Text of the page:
The heart of the Anglo system consists of two 10-button rows, each of which produces a diatonic major scale in a pattern devised around 1826 by Bohemian designer Joseph Richter for use in a harmonica (Richter tuning). An advantage of the Richter tuning is that pressing three adjacent notes in one row produces a major triad.
Also, because the travel direction inverts as you progress up the scale, at the point where the scale crosses from one side of the concertina to the other octaves can be played in the home keys.
Initially the term Anglo-German only applied to concertinas of this type built in England, but as German manufacturers adopted some of these techniques, the term came to apply to all concertinas that used Uhlig's 20-button system.
Use of the "German" part of the title Anglo-German ceased in the UK during World War I. For example, if the row closest to the player's wrist is in the key of G, the next outer row is in the key of C below.
It was developed in 18 by Sir Charles Wheatstone of Wheatstone bridge fame after several years of building prototypes, a few of which still exist (in 1829 he patented its direct predecessor, the Symphonium, but he did not actually patent the concertina itself until 1844).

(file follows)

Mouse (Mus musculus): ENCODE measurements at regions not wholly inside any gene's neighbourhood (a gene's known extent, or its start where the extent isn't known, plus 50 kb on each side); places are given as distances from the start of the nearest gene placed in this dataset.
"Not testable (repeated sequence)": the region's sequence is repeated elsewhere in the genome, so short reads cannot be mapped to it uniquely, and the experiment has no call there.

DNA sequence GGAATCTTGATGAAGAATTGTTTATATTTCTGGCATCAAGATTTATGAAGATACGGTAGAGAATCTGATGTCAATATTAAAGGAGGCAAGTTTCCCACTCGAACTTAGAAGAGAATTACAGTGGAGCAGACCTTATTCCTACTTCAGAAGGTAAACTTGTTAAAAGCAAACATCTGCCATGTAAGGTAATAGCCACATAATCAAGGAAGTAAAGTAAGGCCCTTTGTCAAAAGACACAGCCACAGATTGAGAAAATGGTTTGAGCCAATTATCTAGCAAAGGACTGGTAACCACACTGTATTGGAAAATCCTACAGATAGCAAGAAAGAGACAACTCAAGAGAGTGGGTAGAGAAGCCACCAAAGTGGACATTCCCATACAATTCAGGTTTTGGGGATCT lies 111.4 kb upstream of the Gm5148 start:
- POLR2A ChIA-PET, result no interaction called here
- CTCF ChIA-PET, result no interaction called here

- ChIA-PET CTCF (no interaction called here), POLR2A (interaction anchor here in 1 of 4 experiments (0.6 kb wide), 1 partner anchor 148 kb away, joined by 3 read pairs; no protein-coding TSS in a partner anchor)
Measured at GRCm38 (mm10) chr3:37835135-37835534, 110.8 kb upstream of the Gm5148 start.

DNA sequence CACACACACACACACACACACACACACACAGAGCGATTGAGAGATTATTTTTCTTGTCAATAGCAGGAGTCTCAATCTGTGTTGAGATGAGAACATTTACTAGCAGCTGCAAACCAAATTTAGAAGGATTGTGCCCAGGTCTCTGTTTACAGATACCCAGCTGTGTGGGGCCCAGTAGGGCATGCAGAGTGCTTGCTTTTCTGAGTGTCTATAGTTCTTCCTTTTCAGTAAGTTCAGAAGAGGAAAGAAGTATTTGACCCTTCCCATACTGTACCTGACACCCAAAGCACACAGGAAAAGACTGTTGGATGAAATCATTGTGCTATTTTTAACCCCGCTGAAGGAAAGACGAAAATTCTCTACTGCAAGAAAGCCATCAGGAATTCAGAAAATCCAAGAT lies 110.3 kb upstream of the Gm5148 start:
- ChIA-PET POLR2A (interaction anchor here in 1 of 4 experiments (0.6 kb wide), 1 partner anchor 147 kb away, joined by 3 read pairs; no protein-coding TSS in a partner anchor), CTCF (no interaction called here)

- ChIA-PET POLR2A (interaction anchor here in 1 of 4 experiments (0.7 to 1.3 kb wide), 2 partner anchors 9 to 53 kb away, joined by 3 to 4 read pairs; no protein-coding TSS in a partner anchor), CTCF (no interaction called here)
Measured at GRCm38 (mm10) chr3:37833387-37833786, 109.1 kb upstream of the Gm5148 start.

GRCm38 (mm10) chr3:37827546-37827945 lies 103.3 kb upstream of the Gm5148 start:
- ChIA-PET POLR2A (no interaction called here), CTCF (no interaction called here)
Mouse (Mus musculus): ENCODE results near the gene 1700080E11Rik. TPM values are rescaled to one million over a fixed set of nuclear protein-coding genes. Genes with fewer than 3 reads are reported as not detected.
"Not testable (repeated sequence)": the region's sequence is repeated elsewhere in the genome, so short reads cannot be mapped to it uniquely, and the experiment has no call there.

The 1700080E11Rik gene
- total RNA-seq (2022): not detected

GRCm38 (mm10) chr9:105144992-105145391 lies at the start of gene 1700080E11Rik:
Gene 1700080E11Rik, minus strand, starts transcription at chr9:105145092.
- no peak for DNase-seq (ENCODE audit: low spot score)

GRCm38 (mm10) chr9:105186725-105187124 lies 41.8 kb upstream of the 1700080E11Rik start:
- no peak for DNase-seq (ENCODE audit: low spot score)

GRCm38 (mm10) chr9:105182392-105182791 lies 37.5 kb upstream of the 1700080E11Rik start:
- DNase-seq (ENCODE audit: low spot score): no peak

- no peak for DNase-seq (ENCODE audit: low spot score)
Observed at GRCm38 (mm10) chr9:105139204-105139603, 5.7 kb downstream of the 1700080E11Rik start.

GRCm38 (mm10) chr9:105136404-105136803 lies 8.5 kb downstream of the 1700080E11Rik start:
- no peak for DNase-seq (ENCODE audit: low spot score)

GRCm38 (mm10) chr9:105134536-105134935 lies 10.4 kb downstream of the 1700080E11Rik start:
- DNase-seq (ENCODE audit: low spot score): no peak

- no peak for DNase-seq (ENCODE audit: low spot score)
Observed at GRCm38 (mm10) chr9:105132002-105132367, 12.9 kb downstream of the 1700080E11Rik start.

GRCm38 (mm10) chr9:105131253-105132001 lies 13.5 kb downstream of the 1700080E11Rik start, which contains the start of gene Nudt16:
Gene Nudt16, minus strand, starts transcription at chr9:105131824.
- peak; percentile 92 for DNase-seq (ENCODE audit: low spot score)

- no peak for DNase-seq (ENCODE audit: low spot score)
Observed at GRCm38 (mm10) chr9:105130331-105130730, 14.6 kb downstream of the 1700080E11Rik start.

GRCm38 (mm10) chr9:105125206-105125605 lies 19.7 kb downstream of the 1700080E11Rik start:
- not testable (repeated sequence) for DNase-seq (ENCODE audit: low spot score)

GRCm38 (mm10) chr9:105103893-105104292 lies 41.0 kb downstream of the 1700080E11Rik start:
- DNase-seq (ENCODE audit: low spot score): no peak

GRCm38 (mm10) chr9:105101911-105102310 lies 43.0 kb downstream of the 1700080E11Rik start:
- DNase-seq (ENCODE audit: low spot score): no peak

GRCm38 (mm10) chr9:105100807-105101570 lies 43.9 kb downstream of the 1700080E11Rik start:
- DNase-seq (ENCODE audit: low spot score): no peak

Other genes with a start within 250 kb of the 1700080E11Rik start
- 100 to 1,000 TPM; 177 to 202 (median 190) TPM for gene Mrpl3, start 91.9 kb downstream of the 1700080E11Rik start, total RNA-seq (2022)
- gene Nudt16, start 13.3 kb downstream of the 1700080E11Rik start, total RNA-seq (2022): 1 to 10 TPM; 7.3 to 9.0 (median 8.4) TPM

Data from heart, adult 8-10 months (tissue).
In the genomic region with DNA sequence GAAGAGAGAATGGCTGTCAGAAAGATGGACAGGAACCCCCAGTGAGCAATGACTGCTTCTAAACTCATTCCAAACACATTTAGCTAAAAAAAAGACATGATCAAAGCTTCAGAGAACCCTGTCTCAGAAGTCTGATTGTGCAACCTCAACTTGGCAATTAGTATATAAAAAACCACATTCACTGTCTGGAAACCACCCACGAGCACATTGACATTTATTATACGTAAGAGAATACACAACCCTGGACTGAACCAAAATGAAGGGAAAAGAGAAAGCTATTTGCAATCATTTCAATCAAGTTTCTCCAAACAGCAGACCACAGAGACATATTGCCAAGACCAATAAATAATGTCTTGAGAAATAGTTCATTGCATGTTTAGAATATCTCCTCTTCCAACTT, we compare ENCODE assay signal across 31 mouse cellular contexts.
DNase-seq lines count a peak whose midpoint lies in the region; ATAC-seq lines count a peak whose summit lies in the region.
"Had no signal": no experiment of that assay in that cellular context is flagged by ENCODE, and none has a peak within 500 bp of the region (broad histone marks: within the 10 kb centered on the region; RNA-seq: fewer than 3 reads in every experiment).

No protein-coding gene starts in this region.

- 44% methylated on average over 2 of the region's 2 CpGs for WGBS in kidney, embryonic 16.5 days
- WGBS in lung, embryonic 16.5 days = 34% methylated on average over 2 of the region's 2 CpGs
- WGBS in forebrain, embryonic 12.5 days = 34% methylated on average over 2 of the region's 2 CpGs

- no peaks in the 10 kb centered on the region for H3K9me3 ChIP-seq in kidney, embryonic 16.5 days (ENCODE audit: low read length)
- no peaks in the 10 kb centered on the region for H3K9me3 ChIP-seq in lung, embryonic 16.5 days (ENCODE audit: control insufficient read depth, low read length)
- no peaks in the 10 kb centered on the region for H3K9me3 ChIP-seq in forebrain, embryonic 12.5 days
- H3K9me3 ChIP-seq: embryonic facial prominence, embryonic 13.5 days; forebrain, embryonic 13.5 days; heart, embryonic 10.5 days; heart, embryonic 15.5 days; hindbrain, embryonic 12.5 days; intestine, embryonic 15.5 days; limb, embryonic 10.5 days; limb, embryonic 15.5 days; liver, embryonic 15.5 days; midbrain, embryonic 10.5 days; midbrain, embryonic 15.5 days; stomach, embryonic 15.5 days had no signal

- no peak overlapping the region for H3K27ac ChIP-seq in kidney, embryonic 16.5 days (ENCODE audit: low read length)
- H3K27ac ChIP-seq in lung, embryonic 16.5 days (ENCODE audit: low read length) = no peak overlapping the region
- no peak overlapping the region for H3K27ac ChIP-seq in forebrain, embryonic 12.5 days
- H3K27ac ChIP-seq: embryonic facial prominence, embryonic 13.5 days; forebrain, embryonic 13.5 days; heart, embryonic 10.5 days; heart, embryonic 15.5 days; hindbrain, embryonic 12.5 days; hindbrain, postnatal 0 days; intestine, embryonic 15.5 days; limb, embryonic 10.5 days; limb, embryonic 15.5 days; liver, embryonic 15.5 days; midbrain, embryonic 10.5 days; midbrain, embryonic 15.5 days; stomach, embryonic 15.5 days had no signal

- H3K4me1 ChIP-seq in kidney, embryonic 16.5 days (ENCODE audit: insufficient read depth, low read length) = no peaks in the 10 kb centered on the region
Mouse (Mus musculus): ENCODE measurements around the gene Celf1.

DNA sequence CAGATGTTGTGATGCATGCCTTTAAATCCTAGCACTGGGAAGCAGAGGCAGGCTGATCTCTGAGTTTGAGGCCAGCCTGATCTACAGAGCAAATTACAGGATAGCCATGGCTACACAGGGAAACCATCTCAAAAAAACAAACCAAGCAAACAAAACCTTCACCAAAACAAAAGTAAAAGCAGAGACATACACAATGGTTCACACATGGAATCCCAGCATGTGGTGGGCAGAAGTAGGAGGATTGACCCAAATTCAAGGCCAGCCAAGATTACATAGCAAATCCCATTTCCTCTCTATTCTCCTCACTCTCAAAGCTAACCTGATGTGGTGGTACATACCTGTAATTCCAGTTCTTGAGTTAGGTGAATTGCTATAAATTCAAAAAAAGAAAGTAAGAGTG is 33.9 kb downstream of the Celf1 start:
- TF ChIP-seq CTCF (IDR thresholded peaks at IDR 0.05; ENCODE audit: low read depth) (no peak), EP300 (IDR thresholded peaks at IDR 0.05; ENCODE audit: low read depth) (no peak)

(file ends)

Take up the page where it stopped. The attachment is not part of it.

2 HISTORY The concertina belongs to a class of instruments known as Free Reed instruments, which also includes accordions and harmonicas.
It hasn't been played for over 50 years but still seems in decent working order with a rosewood box. The overall condition is used but good I would say.
It became popular with music hall performers, several of whom, such as Percy Honri (who billed himself as "A concert-in-a turn") and "Professor" J. Mac Cann, were musicians of the highest virtuosity.
In due course other firms such as Lachenal and Jeffries were founded (several by ex-Wheatstone employees) the cost of concertinas lowered, and the instrument moved out of the drawing room and into the world of popular music.
Please e-mail me with any corrections, additions and comments. My partner in crime, Anne Gregson, plays the English.
I would welcome any information from players elsewhere in the world that I can incorporate into later versions.